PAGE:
Build everything up on the server to avoid overburdening that tiny phone’s browser. PHP is optimized to create pure HTML, which works more often than anything else. Why should you use JavaScript in your browser? What if you’re creating a simple, static website that only does what it needs to do without the frills? While all of the talk about using the same language in the browser and on the server is nice, what if you don’t need to use any language in the browser? There are no headaches or glitches caused by misfiring JavaScript threads that try to create a page on the browser from two dozen web service calls because the browser pops it up. What if the data is delivered in HTML format?

    Node wins because service calls are lighter than HTML-heavy PHP calls.

    Node.js is designed to deliver data and nothing but data via web services. There’s a big payoff if you’re willing to put in the time to create a slick browser-side web app. There isn’t a lot of HTML markup, and the page doesn’t have to be downloaded multiple times. While AJAX-crazy HTML5 web apps can have an excessive number of moving parts, they are cool—and extremely efficient. The only thing that moves along the wires once the JavaScript code is in the browser cache is the new data. The only thing that has changed is the information. It’s a good foundation for efficient delivery if your app is complex and data-rich.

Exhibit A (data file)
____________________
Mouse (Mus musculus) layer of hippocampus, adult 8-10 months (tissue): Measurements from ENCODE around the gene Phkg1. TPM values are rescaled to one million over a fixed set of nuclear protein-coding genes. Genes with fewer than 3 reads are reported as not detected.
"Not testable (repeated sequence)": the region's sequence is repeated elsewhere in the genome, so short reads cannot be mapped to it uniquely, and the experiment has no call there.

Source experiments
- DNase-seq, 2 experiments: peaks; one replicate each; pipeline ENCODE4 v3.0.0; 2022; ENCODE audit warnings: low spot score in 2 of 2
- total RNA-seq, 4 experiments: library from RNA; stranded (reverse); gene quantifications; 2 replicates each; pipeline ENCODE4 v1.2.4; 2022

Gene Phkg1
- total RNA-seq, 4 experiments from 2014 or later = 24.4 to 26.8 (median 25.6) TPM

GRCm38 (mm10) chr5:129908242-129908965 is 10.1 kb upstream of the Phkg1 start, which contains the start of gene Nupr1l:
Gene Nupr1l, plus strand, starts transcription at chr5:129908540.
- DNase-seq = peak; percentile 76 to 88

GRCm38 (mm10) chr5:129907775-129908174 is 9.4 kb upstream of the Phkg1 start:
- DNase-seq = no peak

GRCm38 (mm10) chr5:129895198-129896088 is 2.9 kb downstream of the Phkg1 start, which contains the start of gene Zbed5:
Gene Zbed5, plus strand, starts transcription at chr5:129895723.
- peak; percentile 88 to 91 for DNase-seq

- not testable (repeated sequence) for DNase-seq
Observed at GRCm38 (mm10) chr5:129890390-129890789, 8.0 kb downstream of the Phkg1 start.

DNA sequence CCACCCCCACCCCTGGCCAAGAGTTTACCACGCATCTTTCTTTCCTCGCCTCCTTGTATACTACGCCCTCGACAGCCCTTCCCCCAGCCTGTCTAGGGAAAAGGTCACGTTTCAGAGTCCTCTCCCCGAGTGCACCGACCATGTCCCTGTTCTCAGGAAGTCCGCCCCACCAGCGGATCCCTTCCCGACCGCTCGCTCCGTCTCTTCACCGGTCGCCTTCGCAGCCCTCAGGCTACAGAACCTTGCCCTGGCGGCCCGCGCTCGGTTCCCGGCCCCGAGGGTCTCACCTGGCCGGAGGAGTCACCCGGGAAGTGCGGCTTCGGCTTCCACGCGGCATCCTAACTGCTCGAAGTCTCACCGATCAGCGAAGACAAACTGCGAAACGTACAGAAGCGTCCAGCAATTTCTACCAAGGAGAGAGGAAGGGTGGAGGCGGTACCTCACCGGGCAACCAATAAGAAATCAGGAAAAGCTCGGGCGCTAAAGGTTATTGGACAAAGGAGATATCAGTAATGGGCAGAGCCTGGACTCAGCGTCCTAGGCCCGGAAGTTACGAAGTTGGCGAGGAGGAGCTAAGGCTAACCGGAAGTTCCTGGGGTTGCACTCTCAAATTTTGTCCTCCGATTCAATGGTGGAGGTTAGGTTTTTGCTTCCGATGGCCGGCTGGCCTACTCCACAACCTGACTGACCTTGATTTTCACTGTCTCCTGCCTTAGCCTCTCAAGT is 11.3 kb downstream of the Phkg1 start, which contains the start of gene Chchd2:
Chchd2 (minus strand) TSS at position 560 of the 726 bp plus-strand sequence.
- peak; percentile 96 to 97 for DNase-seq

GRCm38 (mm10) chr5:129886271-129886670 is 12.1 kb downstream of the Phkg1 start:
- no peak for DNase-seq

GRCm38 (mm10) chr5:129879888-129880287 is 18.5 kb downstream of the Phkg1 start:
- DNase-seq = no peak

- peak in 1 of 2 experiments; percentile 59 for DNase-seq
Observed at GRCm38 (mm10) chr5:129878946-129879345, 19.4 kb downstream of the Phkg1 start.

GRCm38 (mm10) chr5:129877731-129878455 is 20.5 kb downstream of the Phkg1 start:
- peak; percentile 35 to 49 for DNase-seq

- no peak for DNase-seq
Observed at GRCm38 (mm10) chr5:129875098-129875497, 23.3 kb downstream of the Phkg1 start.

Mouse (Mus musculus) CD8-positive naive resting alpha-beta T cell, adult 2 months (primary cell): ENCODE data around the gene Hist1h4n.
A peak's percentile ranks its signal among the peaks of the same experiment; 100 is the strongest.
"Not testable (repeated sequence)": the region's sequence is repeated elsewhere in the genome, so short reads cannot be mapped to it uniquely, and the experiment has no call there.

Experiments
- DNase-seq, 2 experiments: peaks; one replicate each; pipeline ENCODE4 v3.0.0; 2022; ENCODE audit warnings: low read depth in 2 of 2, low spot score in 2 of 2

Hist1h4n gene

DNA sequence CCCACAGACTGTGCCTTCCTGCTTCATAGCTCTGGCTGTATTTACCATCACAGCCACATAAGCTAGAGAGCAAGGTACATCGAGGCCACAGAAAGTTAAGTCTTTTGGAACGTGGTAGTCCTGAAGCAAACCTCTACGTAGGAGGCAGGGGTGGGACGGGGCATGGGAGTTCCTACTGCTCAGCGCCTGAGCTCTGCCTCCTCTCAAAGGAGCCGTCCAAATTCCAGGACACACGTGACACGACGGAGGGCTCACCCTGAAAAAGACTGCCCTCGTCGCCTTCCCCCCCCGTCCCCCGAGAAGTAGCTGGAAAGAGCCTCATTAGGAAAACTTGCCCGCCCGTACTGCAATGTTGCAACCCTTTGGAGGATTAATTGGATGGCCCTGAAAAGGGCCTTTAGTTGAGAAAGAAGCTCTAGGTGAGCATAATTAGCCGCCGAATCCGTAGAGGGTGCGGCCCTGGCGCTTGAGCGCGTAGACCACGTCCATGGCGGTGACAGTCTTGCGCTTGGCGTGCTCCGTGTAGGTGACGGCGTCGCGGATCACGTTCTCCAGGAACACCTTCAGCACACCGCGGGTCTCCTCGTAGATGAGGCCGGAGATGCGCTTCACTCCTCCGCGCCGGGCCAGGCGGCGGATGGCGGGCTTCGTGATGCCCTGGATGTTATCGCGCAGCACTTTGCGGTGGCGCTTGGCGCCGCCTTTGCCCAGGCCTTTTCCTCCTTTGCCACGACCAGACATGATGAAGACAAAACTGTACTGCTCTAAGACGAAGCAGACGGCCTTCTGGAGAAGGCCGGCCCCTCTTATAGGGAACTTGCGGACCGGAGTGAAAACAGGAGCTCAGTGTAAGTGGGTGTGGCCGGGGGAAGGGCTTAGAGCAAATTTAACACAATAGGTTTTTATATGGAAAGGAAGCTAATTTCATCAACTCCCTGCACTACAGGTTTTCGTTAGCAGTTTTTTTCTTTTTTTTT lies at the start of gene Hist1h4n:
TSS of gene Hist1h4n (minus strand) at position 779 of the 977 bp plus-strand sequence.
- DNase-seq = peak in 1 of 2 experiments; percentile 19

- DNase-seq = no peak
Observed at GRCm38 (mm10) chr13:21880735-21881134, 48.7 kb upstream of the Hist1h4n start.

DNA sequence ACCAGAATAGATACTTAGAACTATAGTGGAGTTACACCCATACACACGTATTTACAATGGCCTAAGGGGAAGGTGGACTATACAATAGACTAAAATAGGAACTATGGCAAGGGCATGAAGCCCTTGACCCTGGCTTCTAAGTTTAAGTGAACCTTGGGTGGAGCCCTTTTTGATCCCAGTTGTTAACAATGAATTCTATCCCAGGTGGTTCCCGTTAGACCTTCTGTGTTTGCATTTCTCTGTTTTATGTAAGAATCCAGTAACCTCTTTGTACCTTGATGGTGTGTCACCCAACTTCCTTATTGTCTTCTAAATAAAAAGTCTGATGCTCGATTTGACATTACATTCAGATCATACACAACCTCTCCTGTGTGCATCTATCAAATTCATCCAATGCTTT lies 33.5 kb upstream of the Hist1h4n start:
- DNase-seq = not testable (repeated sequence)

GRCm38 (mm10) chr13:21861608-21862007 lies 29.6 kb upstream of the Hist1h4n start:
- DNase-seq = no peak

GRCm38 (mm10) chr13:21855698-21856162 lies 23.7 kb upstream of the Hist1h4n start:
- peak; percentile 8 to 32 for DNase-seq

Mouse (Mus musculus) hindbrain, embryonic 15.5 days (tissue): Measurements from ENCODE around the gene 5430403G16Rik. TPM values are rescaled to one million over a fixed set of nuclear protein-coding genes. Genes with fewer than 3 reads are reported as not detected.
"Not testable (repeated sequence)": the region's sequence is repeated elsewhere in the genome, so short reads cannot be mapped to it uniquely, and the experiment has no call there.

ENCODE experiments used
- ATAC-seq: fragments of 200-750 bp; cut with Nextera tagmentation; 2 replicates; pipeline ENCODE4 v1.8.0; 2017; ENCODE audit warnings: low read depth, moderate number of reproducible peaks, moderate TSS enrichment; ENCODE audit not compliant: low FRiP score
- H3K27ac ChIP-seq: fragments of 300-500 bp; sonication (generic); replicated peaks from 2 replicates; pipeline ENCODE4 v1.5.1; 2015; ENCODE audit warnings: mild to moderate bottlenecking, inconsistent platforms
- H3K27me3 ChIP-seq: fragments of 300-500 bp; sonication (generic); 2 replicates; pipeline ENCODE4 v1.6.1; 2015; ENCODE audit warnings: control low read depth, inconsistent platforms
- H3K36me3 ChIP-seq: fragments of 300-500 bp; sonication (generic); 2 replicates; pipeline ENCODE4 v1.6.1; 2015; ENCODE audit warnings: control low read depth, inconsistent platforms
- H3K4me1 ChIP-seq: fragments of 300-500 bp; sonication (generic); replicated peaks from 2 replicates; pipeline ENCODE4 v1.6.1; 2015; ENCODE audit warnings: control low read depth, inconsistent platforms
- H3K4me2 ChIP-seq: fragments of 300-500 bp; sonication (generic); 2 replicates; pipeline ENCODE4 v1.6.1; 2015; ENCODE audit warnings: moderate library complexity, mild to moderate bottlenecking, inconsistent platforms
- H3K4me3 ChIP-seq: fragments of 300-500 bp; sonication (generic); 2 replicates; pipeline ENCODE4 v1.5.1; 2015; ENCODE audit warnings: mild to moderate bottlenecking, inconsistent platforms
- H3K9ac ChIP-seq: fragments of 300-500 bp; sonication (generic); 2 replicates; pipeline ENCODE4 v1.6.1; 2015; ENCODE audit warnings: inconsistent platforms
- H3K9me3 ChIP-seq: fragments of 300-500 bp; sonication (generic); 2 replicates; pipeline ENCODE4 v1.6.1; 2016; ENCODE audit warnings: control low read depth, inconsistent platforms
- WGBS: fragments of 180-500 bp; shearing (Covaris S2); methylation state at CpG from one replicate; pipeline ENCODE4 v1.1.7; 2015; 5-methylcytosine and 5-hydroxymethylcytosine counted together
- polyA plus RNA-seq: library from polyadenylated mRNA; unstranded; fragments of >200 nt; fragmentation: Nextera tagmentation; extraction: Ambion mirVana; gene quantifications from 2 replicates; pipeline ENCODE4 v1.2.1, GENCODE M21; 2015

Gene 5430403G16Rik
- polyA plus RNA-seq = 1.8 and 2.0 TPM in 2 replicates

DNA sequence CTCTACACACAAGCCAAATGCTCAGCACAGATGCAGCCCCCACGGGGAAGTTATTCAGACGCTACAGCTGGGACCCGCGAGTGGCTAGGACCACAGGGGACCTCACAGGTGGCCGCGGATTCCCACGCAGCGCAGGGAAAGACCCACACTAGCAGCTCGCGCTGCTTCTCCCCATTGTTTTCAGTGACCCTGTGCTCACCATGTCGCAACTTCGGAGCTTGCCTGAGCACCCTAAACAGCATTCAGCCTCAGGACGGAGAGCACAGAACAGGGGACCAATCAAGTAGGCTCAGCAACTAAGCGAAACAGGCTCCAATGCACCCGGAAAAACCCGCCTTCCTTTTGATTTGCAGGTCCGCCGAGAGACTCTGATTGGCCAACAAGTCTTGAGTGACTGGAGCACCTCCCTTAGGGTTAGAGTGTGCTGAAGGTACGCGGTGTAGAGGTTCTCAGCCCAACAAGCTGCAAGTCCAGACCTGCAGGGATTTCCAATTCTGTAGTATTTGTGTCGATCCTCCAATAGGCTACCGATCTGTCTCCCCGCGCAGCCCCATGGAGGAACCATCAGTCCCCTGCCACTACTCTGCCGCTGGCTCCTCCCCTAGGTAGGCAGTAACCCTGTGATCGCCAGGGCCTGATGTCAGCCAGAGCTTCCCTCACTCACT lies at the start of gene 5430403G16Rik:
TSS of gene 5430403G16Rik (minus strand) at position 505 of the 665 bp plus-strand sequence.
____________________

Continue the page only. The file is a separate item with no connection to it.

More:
SQL is the place where PHP triumphs.

    Because some of the most stable and well-developed code interacts with an SQL database, all of that power can be easily integrated into a PHP project. With a few changes to your queries, you can switch your code. If MySQL isn’t quite right, Oracle and Microsoft both have excellent SQL databases. PHP was designed to work alongside MySQL and its many variants, such as MariaDB. The vast SQL universe has no boundaries. It isn’t a perfect, happy family, but it is a large one. Not only that, but the database world is gradually improving as developers discover ways to add more intelligence to the database, reducing the amount of work you have to do.

    JSON is where Node.js shines.

    However, Node.js also understands JSON, the standard for interacting with many of the most recent NoSQL databases. If you need SQL access, Node.js has libraries to help you out. Everywhere, colons and curly brackets work the same way. From browser to web server to database, there is only one syntax. That alone will save you a lot of time and aggravation. That’s not to say you can’t find JSON libraries for your PHP stack, but there’s something fluid about working with JSON in JavaScript.